First, the hormone-receptor complex activates a enzyme known as adenylyl cyclase.
This enzyme converts ATP (adenosine triphosphate) into cAMP (cyclic adenosine monophosphate). cAMP then goes on to activate another enzyme called protein kinase A.
Protein kinase A phosphorylates a number of different proteins within the cell, including those that make up the cell membrane. This makes the cell membrane more permeable, allowing stored fat to leak out into the bloodstream.
How Do Fat Cells Leave The Body?
When you lose weight, where does the fat go? The answer, according to science, may surprise you!
It turns out that most of the lost fat is exhaled through your lungs. Who knew?
In a study published in the New England Journal of Medicine, researchers found that when people lose weight, they exhale 84% of the lost fat as carbon dioxide.
The remaining 16% of the fat is excreted through urine and feces.
So, how does this happen? Fat cells are composed of triglycerides, which are broken down into fatty acids and glycerol.
When you lose weight, the triglycerides are broken down and converted into carbon dioxide and water.
The carbon dioxide is then exhaled through your lungs, while the water is eliminated through urine and feces.
Thus, when you lose weight, most of the lost fat leaves your body as carbon dioxide gas.
It is important to remember however, that through lipolysis, fat cells are simply being emptied of their contents, which causes them to “shrink” because the contents inside are being broken down to be used for energy.
The fat cell itself will always be inside the body and can expand again once you go into a calorie surplus.
Can You Feel Fat Burning Tingling?
You can not feel any tingling sensation from fat burn. This is because fat cells themselves do not contain pain or sensation receptors.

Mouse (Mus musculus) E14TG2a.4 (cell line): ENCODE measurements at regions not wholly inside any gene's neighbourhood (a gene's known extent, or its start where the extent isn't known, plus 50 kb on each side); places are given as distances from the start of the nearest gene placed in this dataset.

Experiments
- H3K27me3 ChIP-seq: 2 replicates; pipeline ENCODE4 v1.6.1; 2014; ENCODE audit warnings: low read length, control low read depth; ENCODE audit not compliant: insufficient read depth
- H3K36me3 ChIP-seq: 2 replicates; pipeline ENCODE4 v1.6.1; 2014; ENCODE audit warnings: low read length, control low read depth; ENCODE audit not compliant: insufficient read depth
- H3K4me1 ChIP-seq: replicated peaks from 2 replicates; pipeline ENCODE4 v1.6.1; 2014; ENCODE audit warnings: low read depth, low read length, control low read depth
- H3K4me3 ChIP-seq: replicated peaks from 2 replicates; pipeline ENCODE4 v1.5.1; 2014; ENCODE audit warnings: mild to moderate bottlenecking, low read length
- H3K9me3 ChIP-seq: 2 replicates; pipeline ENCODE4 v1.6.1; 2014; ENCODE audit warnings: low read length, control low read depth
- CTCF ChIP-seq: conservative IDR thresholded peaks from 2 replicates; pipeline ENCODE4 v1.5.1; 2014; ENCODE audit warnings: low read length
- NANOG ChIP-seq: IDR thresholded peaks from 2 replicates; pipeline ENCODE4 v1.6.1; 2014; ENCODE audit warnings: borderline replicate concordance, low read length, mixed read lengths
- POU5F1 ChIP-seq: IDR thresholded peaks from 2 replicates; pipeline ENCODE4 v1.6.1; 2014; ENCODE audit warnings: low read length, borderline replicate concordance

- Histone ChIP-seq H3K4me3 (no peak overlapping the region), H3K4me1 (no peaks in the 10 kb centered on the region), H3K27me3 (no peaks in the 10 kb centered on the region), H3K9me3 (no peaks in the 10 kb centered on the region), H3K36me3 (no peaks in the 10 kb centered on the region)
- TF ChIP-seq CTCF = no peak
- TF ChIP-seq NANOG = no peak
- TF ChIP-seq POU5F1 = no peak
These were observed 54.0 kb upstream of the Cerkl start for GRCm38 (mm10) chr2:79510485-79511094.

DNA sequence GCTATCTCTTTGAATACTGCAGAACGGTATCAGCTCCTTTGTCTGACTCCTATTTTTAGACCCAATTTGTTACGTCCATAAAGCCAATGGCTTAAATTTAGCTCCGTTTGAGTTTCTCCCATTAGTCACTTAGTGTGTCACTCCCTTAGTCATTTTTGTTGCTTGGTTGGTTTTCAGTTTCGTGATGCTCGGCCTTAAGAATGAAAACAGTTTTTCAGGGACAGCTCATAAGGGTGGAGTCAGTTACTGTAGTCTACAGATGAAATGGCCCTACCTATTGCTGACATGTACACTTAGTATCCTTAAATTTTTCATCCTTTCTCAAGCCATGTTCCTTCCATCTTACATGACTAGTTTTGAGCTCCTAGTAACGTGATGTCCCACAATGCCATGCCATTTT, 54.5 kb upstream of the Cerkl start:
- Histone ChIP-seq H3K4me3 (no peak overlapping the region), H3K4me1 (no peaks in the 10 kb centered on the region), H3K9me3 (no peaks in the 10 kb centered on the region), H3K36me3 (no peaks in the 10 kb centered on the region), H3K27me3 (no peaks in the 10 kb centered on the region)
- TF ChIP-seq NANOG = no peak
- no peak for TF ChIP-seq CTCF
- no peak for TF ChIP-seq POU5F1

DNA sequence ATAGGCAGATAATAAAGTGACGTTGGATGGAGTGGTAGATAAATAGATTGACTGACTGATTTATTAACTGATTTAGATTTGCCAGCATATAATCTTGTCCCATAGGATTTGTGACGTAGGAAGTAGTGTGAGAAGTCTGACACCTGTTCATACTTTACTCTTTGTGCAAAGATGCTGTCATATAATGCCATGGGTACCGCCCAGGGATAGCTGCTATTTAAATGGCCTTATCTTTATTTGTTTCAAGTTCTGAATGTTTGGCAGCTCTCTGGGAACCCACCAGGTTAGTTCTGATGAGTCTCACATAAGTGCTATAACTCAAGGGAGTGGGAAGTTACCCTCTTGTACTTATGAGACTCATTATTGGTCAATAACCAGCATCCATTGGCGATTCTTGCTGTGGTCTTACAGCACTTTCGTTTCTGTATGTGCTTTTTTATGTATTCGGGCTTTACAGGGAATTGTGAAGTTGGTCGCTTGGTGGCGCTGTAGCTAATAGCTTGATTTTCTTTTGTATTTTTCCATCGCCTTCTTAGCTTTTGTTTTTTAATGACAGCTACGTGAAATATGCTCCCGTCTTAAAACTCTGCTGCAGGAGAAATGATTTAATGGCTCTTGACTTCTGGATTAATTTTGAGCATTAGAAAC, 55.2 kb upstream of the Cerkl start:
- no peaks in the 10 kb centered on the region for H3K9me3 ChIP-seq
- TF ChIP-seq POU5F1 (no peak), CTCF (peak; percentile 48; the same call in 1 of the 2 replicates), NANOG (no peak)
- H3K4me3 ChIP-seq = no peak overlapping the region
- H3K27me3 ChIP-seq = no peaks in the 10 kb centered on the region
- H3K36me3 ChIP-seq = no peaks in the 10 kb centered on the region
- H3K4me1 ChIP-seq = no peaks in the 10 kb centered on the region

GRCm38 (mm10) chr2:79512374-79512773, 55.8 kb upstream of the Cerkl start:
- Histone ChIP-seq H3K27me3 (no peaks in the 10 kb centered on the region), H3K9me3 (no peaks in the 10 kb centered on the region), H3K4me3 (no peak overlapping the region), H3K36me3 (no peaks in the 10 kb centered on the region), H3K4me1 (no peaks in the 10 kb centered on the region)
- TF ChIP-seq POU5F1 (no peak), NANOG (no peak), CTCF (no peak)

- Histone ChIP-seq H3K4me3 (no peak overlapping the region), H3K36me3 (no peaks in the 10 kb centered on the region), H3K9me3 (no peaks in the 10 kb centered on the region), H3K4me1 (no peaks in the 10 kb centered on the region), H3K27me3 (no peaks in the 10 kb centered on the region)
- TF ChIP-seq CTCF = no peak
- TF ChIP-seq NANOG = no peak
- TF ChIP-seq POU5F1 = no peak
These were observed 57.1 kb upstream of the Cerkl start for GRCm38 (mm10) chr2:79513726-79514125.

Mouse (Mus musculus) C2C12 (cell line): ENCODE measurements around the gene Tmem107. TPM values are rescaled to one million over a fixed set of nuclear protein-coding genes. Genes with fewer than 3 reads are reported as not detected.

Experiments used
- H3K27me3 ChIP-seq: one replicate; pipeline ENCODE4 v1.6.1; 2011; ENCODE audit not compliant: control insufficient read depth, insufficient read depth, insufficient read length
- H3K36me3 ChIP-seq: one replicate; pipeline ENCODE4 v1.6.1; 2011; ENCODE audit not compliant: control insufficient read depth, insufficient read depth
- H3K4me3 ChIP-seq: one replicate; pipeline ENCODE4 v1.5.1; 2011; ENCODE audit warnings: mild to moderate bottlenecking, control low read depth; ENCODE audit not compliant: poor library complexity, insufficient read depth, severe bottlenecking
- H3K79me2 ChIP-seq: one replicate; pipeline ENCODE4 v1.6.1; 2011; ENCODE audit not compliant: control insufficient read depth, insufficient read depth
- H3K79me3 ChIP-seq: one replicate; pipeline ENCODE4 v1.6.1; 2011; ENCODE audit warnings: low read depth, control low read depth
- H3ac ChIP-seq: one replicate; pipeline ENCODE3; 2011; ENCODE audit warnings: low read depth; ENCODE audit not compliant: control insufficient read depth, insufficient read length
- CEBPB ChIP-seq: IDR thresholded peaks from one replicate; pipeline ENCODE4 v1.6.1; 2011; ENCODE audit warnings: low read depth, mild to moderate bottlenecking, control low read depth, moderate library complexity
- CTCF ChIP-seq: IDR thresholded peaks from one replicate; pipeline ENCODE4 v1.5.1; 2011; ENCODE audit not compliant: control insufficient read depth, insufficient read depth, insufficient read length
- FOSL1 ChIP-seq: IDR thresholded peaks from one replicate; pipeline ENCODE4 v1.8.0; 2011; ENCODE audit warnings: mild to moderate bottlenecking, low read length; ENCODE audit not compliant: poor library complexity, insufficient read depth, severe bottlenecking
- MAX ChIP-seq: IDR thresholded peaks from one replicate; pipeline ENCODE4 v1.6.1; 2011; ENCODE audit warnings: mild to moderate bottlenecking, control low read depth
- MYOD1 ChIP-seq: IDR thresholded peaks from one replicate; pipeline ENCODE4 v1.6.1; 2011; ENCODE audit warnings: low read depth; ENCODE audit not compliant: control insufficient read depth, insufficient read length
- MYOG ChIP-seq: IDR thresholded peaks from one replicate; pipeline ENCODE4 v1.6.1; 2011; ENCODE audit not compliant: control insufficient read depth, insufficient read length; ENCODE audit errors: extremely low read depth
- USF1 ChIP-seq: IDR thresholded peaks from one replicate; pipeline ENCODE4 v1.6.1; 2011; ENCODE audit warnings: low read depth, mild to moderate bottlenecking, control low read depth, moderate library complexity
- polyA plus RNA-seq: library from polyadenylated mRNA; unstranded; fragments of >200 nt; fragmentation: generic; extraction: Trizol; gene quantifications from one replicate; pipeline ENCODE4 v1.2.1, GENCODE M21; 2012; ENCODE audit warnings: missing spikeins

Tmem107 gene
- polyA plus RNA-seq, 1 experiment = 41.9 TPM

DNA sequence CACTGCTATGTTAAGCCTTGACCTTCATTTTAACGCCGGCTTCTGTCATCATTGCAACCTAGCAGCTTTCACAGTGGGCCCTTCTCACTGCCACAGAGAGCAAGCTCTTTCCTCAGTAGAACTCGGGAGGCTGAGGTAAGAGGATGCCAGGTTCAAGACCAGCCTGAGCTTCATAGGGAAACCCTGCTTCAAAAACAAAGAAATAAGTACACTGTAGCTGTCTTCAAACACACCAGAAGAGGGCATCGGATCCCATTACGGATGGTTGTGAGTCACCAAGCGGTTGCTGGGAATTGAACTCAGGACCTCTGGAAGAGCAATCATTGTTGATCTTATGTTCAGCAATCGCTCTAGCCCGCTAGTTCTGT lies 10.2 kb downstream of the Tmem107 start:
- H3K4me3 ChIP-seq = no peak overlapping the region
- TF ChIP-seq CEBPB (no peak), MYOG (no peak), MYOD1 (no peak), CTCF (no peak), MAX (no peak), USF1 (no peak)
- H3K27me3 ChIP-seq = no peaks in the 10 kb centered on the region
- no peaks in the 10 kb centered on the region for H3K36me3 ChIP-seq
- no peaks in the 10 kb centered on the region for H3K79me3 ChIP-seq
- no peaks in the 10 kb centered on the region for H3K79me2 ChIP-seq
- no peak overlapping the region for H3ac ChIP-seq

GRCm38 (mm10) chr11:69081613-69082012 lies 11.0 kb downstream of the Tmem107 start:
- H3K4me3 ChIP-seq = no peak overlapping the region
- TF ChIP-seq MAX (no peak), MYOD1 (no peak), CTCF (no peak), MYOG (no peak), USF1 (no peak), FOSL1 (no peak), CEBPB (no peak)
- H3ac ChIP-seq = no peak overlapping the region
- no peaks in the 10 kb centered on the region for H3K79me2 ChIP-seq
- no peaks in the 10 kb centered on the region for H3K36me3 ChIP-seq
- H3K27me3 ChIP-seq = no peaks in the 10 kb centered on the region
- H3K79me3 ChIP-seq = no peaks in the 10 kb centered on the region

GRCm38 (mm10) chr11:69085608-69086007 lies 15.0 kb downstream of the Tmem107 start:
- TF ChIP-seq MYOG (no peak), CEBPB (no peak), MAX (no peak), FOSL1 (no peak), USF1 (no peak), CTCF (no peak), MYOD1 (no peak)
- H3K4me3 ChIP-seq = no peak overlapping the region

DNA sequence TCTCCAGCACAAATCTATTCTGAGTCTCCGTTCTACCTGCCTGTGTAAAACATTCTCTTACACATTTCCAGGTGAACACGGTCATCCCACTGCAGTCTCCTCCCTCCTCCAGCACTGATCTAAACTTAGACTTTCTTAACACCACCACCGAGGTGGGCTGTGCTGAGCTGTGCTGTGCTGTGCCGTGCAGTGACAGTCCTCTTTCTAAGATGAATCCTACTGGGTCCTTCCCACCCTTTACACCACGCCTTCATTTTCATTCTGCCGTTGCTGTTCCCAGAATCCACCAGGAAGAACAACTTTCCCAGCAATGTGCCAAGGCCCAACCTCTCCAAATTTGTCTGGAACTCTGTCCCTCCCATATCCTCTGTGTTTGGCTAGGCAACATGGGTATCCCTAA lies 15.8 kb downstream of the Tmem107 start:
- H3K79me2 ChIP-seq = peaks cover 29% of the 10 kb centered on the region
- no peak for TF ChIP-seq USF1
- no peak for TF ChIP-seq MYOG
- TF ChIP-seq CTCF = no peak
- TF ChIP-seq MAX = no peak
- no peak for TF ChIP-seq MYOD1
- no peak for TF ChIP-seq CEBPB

Any tingling you may feel would be the result of the use of muscle breakdown in your strength training or cardiovascular workouts, if you choose to partake in them.
Changes to your skin may also cause tingling or itchiness.
While you will not feel any tingling or burning when you burn fat, there is evidence to suggest that pain receptors are actually linked to the generation of energy burning fat cells.
Pain receptors Are Linked to the Generation of Energy Burning Fat Cells
In a study published by Harvard Stem Cell Institute, there is evidence that shows Trpv1; a receptor that senses noxious stimuli (including pain and temperature) can be a new way to hone in on brown fat development.
Investigations with mouse models did in fact confirm that the Trpv1 positive smooth muscle cells gave rise to brown energy burning versions of fat cells, especially when exposed to colder temperatures.
Brown adipose tissue is the major heat generating organ in the body, and increasing brown fat heat production and general energy expenditure is seen as one potential way of treating obesity.
So while fat cells do not contain their own pain receptors, there is evidence to show that they can work hand in hand with them, which is very interesting.
Can You Feel Fat Cells Shrinking?
The answer is no, you cannot feel fat cells shrinking. While the process of fat cells being broken down to be used for energy by the body is complex, you will not actually feel any of this occurring within your body.
As discussed, fat cells do not contain pain or sensation receptors, they are simply cells made up of stored triglycerides.
Any sensation you may feel when losing weight will be the result of muscle breakdown or skin changes as a result of changes in skin elasticity.
Muscle breakdown occurs when the body breaks down muscle tissue for energy, which can lead to feelings of weakness, soreness, and even a tingling sensation.
Changes in skin elasticity occur as the skin stretches or becomes more lax due to fat loss, which can lead to feelings of tightness, discomfort, or cause itching.
These sensations are not the direct result of fat cells shrinking or becoming smaller.
To sum it up, it does not hurt when fat cells shrink because they do not contain pain or sensation receptors.
The process of losing weight and burning fat is complex and interesting, but it does not involve any tingling or burning sensations.
You can rest assured knowing you can continue to lose weight and be pain free as it relates to burning your unwanted fat.